My property manager told me the tenants are having "issues" with the neighbours (I'm told that the teenager next door is playing loud music in the garage when he does weights in there) and are considering moving if the problems persist.
I asked the property manager what this new lease would mean for me and was told the tenants wouldn't be locked in for six months on a periodic lease, but they still have to give a required amount of notice that they will be vacating. I agreed to this taking place.
Yesterday I was called by my property manager and informed that the tenant has come in to pay the rent and that they refuse to pay the rent increase (my nominal $5). I'm told that they started explaining their rights and that I now have to give them two months notice in relation to the rent increase.
The property manager informs me that she didn't know this and made enquiries with the Residential Tenancies Authority which told her this was correct.
My property manager has offered to decrease the management fees until this matter is rectified in two months. Isn't this unfair on landlords?
A The eternal question of 'fixed term vs periodic lease' is of constant concern with both landlords and tenants alike.
The definition of a fixed term tenancy is simply that it has a start date and an end date, as opposed to a periodic lease which has no end date. The main difference between them, however, is in the notice periods to be given by each party wishing to either terminate or to increase the rent. This also depends on which state you're in, but as the writer of the question comes from Queensland we shall address the legislation in this state.
Legislation states that the rent can't be increased during a fixed term agreement unless a special term of the tenancy agreement states that the rent can be increased. Other than this there are no timeframes required for notification of rent increases between fixed term leases. Whereas, rent can be increased at any time during a periodic agreement by giving the tenant at least two months written notice.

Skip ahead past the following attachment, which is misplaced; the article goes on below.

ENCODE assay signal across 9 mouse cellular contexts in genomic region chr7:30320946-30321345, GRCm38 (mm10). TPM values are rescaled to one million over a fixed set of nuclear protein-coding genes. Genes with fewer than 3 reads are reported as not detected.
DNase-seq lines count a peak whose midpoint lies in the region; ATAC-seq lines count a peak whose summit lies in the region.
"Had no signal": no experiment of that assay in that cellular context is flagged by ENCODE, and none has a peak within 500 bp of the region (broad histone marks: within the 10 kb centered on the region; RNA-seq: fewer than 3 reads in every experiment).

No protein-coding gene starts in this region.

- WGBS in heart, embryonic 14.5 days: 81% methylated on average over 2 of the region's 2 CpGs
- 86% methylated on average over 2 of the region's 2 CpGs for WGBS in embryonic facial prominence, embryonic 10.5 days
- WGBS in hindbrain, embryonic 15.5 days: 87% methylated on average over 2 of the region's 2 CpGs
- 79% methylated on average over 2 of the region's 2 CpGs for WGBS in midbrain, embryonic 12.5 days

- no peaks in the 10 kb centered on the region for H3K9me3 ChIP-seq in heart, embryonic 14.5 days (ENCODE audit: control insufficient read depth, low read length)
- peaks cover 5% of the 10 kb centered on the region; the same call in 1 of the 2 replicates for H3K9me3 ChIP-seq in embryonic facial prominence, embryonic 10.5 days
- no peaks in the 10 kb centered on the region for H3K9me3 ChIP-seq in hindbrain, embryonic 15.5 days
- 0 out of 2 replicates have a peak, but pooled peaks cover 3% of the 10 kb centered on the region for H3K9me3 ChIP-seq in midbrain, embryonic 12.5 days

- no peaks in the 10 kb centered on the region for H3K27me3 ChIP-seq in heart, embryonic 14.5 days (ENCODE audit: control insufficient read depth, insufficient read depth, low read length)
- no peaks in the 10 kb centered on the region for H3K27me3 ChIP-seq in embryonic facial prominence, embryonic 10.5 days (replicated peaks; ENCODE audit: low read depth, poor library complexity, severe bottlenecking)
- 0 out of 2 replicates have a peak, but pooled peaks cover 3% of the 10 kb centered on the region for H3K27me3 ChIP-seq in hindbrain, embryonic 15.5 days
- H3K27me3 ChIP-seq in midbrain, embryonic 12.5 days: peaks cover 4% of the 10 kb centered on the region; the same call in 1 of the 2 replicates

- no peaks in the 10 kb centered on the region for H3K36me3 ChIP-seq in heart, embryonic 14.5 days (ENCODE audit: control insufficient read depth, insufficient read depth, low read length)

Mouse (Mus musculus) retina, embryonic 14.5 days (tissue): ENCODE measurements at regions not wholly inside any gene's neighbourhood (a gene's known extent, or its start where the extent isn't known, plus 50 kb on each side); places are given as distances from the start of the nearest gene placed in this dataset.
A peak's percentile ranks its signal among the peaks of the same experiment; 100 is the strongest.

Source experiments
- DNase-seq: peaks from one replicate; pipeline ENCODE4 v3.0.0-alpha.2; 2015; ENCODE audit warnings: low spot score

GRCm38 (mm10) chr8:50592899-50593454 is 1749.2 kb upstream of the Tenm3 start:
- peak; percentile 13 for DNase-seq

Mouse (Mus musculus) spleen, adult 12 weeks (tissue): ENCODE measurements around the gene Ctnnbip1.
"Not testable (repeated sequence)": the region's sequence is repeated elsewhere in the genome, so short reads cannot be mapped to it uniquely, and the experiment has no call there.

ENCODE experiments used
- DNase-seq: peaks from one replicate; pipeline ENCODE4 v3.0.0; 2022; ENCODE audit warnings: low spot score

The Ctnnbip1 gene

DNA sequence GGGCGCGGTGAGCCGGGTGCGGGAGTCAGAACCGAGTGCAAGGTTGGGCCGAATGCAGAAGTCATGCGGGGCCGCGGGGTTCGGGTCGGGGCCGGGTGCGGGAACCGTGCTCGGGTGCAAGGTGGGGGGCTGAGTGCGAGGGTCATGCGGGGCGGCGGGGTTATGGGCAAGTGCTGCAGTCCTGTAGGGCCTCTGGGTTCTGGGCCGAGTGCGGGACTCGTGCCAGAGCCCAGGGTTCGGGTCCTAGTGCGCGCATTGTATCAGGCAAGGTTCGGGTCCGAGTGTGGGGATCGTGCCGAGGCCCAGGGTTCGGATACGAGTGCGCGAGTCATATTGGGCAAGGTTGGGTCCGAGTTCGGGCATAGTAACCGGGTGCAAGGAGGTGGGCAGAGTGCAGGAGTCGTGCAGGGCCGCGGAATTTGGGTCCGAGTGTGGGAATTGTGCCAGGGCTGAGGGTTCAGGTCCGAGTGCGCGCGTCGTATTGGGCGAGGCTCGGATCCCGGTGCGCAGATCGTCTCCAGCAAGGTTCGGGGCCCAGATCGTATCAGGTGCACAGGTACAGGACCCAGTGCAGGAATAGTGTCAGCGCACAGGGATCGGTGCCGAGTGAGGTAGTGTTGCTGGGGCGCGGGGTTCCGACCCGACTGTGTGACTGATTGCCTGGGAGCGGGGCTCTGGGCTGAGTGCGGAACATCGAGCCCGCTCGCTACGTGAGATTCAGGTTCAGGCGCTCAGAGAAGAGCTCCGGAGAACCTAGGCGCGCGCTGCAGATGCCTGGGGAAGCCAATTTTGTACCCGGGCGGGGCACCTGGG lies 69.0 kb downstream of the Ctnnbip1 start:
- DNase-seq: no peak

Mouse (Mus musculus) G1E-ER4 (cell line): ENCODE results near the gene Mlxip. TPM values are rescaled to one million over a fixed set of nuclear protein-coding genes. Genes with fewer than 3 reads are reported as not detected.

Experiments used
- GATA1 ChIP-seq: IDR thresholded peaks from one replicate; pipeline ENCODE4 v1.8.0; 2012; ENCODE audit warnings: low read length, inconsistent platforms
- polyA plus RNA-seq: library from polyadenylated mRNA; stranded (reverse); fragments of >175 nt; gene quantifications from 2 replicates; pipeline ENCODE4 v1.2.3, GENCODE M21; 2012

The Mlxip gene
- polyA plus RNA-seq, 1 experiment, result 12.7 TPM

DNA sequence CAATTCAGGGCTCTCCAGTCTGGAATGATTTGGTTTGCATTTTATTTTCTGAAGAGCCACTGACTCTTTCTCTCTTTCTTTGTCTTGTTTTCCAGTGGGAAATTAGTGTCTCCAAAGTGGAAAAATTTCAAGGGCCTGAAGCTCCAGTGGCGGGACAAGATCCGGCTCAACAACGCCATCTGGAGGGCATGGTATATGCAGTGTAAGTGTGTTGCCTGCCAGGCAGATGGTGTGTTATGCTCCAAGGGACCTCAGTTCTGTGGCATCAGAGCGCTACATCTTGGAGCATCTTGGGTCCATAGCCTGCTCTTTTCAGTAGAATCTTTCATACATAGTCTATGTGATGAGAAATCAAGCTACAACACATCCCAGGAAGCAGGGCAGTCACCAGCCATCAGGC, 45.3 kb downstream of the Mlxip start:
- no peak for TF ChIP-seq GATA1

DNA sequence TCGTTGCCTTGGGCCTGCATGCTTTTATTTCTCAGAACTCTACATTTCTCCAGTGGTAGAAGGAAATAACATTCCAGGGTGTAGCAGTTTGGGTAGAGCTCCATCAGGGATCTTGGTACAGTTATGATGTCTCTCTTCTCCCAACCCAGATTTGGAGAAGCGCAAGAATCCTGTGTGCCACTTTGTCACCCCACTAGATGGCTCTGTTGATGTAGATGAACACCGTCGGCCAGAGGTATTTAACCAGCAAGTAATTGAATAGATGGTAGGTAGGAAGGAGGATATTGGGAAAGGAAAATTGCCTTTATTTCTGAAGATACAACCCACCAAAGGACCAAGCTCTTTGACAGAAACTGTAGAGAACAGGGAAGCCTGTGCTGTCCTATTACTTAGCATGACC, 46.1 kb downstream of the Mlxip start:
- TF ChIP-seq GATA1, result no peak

Regardless of the type of agreement, rent can't be increased within six months since the current amount became payable by the tenant. This applies even if there has been more than one fixed term agreement.
In the case of this incident, your options are: you can issue the tenant a notice to leave giving them two months written notice or you can negotiate a new fixed term lease with them at the required rent.
It seems that the real issue might be with the noisy neighbours. If this issue were removed, would the tenants be happy to sign another lease? Consult your property manager on how this situation may best be addressed for a harmonious outcome that will see your current tenants or any future tenants residing in a state of quiet enjoyment. Karen Herbert
For more Q&As, see API magazine.
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Meet the panel
Tim O'Dwyer, Queensland solicitor, firstname.lastname@example.org
Karen Herbert, principal, Position One, www.positionone.com.au